Publice Interest Disclosure Procedures
What are public interest disclosures?
The Public Interest Disclosure Act 1994 (the Act) supports the reporting of wrongdoing in the public sector. The Act provides a method for any member of the public, including ACT public servants, to report wrongdoing in the ACT public sector. This is known as making a public interest disclosure (another familiar term is ‘whistle-blowing’).
These procedures apply to disclosures made to any ACT Government Agency including the Director of Public Prosecutions.
Who can make a disclosure?
Anyone can make a disclosure; however there are penalties for making deliberately false and/or misleading disclosures.
Who can receive a disclosure?
You can make a disclosure to the following bodies:
- the body where the conduct occurred
- a body you think may have the power to investigate the conduct
- the ACT Ombudsman; or
- the ACT Auditor General.
Anyone who wishes to make a complaint about actions by this office or its staff should be directed to the Corporate Manager on 6207 5399.
Nominated executive to receive disclosures
The Corporate Manager has been nominated by the Director to receive public interest disclosures.
How can a disclosure be made?
A disclosure can be made by either phoning the Corporate Manager or putting it in writing. There is no specific form for disclosures but you should mention your name and contact details. You do not have to mention your name however, if you do not, the DPP has no obligation to investigate the matter.
You will also need to include further information such as:
- Who you think did the wrongdoing. You do not need to provide the identity of the person/s but you do need to give enough information in order for the investigation to proceed.
- The nature of the wrongdoing and your version of events. It will help if you can provide as much information as possible.
- When and where the wrongdoing occurred.
- Any witnesses to the wrongdoing.
- Any documentation you have that may confirm the wrongdoing occurred.
How is protection provided to a person making a disclosure?
The Act makes it an offence to victimise a person because that person has made a
disclosure. If the person making the disclosure is a Government employee and at risk
of victimisation they can be moved to another position. If the person making the
disclosure is victimised they are able to go to court to take action to stop the
victimisation or seek damages.
You may need to see a lawyer about your rights or if considering taking a case to court.
What happens after a disclosure has been made?
After you have made a disclosure the nominated executive (that is the Corporate
Manager) will be responsible for:
- assessing whether the disclosure falls within the Act
- providing information about the Act and its ramifications to the informant
- clarifying further details of the disclosure or obtaining other relevant information where necessary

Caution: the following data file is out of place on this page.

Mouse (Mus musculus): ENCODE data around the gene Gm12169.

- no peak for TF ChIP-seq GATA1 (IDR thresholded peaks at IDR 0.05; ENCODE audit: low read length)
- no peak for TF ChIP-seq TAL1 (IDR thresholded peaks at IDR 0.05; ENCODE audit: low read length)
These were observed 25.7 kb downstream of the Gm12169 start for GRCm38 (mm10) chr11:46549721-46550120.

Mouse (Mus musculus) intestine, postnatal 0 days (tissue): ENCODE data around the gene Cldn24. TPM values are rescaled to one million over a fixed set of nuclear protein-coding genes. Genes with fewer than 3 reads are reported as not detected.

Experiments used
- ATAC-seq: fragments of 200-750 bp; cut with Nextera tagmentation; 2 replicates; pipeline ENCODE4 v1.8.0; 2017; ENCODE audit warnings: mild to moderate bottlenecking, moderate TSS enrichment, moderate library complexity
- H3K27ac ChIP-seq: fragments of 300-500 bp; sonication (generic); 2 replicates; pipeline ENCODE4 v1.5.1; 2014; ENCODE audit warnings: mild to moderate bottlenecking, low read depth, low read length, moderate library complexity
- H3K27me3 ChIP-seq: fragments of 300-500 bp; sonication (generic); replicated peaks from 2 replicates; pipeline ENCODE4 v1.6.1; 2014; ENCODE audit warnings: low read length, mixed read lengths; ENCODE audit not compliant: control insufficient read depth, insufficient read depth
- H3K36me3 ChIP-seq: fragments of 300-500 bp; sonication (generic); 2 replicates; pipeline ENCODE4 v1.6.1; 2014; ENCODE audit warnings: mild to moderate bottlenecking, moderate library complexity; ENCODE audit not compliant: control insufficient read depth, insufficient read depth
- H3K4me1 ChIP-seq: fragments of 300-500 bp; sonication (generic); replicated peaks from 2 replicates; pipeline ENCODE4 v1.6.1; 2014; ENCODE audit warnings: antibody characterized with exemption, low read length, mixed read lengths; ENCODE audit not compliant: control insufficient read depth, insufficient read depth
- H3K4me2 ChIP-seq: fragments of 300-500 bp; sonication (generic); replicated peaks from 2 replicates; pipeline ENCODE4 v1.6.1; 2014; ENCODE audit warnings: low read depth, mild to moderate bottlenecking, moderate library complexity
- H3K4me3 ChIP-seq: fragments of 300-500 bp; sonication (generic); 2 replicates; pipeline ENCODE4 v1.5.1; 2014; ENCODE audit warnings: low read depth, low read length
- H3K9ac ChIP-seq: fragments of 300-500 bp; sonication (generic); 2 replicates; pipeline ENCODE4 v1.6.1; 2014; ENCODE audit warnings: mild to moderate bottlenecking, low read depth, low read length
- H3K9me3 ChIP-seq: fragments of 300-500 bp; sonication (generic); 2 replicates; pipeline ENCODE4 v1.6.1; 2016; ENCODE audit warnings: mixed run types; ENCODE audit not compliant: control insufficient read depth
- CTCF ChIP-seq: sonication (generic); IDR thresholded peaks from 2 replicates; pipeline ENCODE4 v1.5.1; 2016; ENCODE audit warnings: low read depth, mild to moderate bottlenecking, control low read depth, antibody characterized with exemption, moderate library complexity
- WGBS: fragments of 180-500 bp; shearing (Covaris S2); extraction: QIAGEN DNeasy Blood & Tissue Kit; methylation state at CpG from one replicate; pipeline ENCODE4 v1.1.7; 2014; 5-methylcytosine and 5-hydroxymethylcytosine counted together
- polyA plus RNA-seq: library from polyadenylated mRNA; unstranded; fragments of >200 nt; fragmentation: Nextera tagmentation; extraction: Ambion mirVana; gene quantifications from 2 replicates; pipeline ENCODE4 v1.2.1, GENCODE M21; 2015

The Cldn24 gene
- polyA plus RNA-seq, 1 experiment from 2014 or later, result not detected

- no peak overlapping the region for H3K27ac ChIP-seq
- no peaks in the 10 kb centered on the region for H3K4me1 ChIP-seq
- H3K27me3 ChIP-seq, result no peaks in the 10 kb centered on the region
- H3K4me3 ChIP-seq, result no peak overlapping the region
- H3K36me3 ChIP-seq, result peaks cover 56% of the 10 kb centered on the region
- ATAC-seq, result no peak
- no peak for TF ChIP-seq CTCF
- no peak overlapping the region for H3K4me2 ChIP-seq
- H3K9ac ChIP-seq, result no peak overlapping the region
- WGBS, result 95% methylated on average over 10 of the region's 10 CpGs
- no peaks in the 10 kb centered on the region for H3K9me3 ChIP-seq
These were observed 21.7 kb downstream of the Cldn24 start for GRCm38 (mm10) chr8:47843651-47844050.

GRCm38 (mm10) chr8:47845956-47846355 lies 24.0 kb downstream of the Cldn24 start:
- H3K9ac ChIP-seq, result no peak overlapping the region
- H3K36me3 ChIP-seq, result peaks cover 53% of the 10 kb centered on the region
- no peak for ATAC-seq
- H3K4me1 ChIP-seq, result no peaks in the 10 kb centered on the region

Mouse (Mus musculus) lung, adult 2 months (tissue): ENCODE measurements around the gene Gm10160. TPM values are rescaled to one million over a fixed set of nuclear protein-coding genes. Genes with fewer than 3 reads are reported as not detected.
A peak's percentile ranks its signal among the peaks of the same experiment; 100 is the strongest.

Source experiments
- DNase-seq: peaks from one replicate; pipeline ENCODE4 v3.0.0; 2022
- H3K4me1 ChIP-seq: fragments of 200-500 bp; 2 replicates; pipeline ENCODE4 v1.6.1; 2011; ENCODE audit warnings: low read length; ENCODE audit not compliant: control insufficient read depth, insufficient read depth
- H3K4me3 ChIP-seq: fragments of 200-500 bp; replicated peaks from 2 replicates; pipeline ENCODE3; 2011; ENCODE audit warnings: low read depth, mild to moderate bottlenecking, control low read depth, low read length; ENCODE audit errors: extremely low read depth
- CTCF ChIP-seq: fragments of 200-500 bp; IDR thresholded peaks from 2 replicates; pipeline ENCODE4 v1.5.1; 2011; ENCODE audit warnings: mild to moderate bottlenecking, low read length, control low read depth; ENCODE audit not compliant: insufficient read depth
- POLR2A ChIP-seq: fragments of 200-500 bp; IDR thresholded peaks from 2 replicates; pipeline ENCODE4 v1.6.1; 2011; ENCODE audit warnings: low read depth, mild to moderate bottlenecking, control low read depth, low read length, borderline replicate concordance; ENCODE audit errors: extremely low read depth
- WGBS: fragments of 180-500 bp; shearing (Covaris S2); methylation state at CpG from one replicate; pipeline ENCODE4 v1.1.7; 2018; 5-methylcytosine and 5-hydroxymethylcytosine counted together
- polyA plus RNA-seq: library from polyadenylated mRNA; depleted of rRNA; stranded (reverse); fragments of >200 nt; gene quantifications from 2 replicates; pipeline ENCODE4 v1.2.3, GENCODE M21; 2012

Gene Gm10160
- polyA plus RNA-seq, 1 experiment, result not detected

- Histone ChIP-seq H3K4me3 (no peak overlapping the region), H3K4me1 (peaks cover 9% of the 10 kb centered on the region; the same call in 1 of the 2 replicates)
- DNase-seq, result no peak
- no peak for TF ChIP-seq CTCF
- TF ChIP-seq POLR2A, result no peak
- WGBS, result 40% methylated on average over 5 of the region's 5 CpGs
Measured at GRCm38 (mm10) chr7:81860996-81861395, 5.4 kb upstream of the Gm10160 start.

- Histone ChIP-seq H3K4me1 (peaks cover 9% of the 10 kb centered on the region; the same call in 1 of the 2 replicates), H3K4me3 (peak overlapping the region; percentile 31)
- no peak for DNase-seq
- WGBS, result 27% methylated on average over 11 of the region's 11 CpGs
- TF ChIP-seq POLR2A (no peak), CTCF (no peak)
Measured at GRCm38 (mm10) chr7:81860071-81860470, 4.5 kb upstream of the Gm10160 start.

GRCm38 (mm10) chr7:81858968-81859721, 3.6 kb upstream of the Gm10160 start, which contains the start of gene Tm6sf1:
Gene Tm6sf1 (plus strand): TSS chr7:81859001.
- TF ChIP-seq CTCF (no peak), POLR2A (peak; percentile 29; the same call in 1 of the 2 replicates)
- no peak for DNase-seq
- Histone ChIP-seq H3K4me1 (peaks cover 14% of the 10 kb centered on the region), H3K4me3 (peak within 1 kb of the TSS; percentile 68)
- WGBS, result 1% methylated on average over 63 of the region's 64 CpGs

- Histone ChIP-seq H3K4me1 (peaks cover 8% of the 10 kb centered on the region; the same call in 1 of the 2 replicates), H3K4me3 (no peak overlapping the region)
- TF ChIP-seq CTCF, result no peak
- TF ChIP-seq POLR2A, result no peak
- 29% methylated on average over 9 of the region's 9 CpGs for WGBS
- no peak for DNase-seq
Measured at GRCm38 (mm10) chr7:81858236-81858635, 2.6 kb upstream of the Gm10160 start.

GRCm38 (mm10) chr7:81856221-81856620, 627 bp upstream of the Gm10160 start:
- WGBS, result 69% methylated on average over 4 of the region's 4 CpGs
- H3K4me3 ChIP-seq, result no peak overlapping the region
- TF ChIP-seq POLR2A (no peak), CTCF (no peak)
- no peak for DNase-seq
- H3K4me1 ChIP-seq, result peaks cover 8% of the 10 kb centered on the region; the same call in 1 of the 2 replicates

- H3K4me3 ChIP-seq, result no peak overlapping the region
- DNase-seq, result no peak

- assessing whether the office is the appropriate agency for investigating the disclosure or whether the matter should be referred to another agency or the Ombudsman
- advising the informant whether the disclosure will be investigated or not and if not, advising as to why, or if it is to be referred to another agency or the Ombudsman and the reasons for doing so
- providing appropriate assistance to the informant where unlawful reprisal may occur
- advising the Director of formal receipt of a disclosure including advice as to proposed action and providing status reports to the Director until the matter is finalised
- where necessary, identifying or appointing appropriate officers to ensure an impartial and fair investigation to establish whether the disclosure has substance; and
- where necessary, deciding if further action should be taken through the use of procedures for investigating a procedure, or discipline, or fraud investigation as set out in the Public Sector Management Act 1994 and Standards.
What may be disclosed?
The Act covers different kinds of wrongdoing in the ACT public sector such as:
- misuse of information
- dishonesty at work
- negligent or improper management of government funds
- victimising a person because they have made a public interest disclosure (known as unlawful reprisal); or
- trying to influence a public sector employee to act improperly.
Public Interest Disclosures for the ACT DPP should be forwarded to:
GPO Box 595
Canberra ACT 2601
Ask the contact officer or:
- Access the Public Interest Disclosure Act 1994 at www.legislation.act.gov.au
- Access a detailed guide to the Public Interest Disclosure regime at www.psm.act.gov.au
For further information, telephone or write to the following:
GPO Box 442
Canberra ACT 2601
Ph: 6276 0111
ACT Auditor General
PO Box 275
Civic Square ACT 2608
Ph: 6207 0833
If you are not happy with the outcome of your investigation you can check with the Ombudsman or the Auditor-General. You may have grounds for further action or complaint